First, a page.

GDA International Downstream Conference and Exhibition 2018 Inauguration

The GCC is striving to increase its refining and petrochemical capacity, and an increased focus on integrating the downstream operations with adequate flexibility will allow the industry to respond to fluctuating demands

The GCC’s downstream sector will continue to be a major global player in the years ahead. More investments are expected into the sector as the region takes on mega projects to increase its refining and petrochemical capacities despite the economic and geopolitical challenges.

Currently, the region’s refining output stands at around 7 million barrels per day (bpd), with this figure rising to 8 million bpd by 2023. These make up 7 and 8 per cent of the total world capacity respectively.

As such, the oil and gas downstream sector—which constitute refineries, marketing and products distribution outlets, petrochemical and NGL fractionation—will continue to fuel economic growth in the region and the world since it serves a wide variety of demands, Audah Al Ahmadi, Secretary General, Gulf Downstream Association (GDA), tells Abdulaziz Khattak of OGN.

He says the sector is investing heavily in processes to derive maximum value from the bottom of the barrel.

Al Ahmadi ... 'sector will overcome challenges'

"They (refineries) are building flexibility into their processes so they can better manage uncertainties in fluctuating product demands," Al Ahmadi says.

Further elaborating, he says the refinery segment is building integrated facilities, targeting zero emissions and implementing circular economy (reduce, reuse, recycle), embracing IR 4.0 technologies, building future work-force through innovative means of knowledge transfer from retiring work-force to the young engineers.

Al Ahmadi says almost every GCC country is striving to increase its refining and petrochemical capacity, and there is an increased focus on integrating the downstream operations with adequate flexibility, such that the industry can respond to fluctuating demands and feedstocks availability at favourable prices.

He says the downstream industry is fully supported by government entities in various GCC countries in its growth and sustenance.


External training ... high performance resilience at work

The downstream sector is facing challenges on many fronts. Trends such as growth in the non-hydrocarbon sources of energy, shared mobility, electric vehicles, IR 4.0 technologies disruptions and geo-political uncertainties are shaping the downstream industry.

However, they also open new doors of opportunities, says Al Ahmadi.

Some of these challenges and respective opportunities include:

• Sustaining a healthy margin.

• Training workforce to adapt to IR 4.0 technologies.

• Reducing environmental impacts through circular economy and carbon capture and use.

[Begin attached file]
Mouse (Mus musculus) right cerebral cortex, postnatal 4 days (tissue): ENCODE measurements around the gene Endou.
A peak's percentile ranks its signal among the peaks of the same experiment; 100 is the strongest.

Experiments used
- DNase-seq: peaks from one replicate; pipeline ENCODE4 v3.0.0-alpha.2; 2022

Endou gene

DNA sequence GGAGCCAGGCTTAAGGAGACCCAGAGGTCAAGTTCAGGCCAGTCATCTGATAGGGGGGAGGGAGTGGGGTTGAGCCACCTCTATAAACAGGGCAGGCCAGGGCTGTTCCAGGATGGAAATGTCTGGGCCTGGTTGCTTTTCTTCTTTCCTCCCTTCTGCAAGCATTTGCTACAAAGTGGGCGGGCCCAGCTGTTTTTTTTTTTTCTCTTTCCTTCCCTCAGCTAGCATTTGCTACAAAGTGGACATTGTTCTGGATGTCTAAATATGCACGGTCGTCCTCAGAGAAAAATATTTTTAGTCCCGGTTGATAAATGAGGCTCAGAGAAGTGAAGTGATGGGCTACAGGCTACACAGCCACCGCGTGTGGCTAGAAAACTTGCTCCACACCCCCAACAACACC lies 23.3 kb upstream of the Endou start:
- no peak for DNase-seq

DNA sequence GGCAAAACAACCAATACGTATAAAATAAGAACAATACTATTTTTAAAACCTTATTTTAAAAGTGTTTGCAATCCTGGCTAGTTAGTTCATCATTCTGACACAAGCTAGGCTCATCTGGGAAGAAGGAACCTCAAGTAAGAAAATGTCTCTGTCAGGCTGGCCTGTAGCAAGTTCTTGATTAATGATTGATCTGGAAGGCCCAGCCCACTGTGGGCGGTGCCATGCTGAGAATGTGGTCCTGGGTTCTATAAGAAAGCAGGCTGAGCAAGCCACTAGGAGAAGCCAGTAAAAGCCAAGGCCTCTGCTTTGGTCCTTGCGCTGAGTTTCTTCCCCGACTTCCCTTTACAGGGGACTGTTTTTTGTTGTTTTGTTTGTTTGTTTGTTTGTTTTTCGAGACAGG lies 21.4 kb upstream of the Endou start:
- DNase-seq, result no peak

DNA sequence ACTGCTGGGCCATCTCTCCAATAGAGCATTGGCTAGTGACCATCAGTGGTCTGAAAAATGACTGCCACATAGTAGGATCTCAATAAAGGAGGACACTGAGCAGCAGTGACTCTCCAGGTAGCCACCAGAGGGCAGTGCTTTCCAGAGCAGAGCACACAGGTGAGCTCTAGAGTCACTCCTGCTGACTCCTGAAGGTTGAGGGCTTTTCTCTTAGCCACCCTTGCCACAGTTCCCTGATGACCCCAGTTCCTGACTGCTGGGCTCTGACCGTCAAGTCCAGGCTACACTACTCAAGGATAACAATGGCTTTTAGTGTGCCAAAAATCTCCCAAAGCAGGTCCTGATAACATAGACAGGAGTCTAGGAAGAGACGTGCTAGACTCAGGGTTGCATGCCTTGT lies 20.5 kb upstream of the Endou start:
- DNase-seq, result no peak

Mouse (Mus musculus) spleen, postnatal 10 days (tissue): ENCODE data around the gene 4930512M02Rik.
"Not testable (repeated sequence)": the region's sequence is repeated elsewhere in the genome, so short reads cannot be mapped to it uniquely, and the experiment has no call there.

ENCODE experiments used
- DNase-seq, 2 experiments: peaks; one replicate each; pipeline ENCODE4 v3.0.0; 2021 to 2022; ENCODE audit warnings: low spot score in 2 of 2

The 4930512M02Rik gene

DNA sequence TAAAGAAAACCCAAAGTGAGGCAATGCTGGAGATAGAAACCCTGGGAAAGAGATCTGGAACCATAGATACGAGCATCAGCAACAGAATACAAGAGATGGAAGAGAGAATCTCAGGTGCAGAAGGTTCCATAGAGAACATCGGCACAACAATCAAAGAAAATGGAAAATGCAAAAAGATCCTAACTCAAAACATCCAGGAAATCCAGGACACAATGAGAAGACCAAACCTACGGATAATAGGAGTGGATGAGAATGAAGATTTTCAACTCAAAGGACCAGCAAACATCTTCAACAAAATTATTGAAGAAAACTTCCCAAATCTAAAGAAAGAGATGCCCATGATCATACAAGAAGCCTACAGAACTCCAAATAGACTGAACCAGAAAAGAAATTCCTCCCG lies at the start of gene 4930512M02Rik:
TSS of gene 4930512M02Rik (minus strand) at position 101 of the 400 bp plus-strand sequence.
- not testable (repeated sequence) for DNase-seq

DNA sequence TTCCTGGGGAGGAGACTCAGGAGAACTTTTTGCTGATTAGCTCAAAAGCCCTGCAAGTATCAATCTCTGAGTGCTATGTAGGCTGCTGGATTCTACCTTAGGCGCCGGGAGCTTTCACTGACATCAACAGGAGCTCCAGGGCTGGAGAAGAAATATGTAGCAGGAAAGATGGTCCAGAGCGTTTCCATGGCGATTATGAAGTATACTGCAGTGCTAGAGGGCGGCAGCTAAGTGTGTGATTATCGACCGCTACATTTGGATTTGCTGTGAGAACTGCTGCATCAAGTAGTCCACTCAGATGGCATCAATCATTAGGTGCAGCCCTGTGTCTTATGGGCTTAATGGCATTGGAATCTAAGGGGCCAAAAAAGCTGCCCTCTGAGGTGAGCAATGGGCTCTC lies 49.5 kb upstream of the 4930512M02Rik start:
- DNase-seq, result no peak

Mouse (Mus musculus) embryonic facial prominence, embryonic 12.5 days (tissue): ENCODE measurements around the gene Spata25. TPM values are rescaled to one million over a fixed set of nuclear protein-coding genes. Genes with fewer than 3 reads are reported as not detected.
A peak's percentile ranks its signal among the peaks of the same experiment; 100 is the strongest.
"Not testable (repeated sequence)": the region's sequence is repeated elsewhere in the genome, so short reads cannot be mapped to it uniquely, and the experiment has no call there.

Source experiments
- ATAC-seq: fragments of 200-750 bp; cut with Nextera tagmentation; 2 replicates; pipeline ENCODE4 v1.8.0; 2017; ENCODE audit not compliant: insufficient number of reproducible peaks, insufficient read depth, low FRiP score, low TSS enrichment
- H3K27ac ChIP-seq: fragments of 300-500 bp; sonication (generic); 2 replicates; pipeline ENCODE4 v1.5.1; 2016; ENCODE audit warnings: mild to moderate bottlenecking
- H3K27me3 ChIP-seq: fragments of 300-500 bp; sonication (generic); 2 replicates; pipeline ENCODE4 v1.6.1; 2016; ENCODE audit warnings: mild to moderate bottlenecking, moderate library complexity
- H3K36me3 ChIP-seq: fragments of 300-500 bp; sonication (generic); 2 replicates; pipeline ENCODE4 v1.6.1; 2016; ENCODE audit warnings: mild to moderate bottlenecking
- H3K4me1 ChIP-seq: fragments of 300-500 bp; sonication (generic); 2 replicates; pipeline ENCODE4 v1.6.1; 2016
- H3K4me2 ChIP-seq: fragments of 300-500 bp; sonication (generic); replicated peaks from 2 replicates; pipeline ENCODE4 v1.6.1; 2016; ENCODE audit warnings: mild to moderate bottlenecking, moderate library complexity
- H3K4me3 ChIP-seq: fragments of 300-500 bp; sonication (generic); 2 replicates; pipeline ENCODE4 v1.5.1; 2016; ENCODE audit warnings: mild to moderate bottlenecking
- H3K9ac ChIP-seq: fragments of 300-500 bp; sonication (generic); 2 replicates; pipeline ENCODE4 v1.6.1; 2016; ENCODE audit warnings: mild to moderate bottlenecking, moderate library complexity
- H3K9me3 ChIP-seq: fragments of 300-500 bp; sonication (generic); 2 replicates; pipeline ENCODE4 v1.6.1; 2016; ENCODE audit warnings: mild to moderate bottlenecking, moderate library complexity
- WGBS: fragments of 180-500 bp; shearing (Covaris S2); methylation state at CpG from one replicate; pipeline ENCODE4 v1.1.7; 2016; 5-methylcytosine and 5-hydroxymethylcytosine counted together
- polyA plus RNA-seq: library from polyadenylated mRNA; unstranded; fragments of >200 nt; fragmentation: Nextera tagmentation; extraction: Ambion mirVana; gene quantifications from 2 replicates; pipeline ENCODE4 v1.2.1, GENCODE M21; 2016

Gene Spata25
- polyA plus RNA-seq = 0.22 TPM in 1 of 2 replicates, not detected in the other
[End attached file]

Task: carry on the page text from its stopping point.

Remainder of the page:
• Improving operational efficiencies through automation and Artificial Intelligence (AI).

• Reducing maintenance costs through advanced predictive analysis.

• Knowledge transfer from retiring experts to young engineers at a fast pace.

• Improving capital efficiencies of mega projects.

• Reducing material and equipment inventories among GCC operators through mutual collaboration.

• Building digital twins to simulate various scenarios and prepare adequate response plans to address any uncertainties.

• Collaborate with developing countries to build energy securities for them.

One commonly perceived threat to the sector is renewables. However, Al Ahmadi thinks otherwise and sees renewable sources of energy will complement fossil fuel.

He says: "The downstream industry will co-exist with the renewable energy sector as the latter grows and becomes more feasible."

"Additionally, as the global demand for energy increases due to rise in population—and especially the middle class in expanding economies like China and India—there will be a need for all sources of energy including renewables."

In fact, refiners plan to use renewable sources of energy to cater to some of their own energy consumption, says Al Ahmadi.

The downstream also fully understands the important role of information technology (IT), which is now ingrained in all operations of the sector leaving hardly any area untouched by it. Similarly, IR 4.0 technologies will take IT to yet another level for which all refiners have planned, says Al Ahmadi.


Members of the project management technical committee at a meeting

The GDA’s primary aim is to promote innovation and continuous development of the downstream industry through sharing of best practices among its members so they can build ‘best-in-class’ practices for their own organisations, says Al Ahmadi.